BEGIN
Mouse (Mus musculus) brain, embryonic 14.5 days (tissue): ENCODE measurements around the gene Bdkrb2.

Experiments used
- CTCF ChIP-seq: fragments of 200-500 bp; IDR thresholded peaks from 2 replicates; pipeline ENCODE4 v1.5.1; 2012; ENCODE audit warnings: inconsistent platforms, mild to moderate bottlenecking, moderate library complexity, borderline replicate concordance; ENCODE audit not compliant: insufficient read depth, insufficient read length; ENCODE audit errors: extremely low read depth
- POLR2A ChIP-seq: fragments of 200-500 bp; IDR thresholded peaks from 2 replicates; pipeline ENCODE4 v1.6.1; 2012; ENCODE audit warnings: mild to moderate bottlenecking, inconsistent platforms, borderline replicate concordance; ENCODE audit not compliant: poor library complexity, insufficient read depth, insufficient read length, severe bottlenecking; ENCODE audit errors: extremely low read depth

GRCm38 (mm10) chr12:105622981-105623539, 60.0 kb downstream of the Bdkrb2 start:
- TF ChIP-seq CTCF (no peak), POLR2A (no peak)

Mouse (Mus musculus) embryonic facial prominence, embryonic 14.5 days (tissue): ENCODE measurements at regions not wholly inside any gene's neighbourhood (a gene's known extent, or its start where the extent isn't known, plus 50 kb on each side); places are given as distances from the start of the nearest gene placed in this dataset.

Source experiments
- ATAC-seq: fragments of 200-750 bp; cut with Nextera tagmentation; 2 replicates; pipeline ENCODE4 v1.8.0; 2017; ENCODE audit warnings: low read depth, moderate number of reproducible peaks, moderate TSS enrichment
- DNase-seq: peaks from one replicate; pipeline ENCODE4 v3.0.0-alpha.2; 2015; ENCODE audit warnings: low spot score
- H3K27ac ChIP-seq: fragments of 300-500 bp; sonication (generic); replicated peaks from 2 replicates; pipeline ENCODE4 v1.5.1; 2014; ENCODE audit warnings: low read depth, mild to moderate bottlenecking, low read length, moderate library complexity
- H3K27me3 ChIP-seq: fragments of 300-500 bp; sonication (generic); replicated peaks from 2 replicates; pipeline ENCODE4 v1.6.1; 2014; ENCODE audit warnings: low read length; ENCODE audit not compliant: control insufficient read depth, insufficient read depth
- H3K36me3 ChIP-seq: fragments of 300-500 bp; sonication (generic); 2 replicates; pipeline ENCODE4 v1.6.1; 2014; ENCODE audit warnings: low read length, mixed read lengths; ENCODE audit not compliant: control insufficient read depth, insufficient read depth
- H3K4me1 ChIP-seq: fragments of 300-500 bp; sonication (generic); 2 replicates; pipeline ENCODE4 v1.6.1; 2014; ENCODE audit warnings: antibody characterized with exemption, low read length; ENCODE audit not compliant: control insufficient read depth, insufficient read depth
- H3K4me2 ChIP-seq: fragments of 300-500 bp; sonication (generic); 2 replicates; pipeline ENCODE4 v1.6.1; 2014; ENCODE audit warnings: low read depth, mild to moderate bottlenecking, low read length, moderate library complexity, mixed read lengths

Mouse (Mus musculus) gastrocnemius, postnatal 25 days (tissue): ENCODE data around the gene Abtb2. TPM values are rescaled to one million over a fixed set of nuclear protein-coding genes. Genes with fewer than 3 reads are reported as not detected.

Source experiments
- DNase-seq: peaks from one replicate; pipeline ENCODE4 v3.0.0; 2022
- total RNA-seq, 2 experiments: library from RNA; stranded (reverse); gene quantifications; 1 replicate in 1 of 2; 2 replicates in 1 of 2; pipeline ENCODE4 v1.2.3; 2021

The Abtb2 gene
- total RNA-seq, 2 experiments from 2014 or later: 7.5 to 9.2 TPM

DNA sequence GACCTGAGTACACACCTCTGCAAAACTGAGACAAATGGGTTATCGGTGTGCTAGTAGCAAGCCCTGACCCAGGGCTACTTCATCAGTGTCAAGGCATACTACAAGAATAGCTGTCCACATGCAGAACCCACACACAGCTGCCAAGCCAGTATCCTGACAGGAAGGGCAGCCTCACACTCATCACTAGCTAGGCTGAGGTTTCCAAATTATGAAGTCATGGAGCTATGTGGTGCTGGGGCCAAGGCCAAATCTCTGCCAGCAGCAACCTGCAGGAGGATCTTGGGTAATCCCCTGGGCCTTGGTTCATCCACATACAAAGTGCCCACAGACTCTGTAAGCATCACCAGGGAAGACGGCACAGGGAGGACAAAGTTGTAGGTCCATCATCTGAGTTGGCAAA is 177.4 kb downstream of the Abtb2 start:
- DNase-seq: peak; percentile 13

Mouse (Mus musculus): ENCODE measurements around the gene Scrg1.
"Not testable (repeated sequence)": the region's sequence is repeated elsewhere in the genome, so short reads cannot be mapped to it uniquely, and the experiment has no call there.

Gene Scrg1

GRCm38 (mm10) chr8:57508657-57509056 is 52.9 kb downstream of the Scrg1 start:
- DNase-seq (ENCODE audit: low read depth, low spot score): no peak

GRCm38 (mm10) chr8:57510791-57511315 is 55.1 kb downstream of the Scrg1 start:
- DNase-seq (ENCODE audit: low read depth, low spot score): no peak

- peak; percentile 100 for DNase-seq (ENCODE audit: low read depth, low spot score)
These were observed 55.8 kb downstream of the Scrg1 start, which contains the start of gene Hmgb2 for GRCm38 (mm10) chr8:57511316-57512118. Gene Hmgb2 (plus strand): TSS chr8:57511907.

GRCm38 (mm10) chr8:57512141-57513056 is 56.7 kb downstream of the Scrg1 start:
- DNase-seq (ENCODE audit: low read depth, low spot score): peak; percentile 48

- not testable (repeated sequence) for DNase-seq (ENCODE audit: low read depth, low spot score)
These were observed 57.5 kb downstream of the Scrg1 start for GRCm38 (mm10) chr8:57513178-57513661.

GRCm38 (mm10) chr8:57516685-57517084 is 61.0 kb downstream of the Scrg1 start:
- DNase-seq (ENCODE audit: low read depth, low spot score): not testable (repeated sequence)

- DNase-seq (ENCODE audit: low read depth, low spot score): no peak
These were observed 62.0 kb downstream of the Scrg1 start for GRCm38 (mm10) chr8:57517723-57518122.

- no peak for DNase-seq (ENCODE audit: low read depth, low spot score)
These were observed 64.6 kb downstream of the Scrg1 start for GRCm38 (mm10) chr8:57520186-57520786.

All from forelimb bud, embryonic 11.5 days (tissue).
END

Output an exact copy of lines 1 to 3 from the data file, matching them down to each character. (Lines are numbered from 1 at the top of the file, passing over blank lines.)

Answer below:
Mouse (Mus musculus) brain, embryonic 14.5 days (tissue): ENCODE measurements around the gene Bdkrb2.

Experiments used
- CTCF ChIP-seq: fragments of 200-500 bp; IDR thresholded peaks from 2 replicates; pipeline ENCODE4 v1.5.1; 2012; ENCODE audit warnings: inconsistent platforms, mild to moderate bottlenecking, moderate library complexity, borderline replicate concordance; ENCODE audit not compliant: insufficient read depth, insufficient read length; ENCODE audit errors: extremely low read depth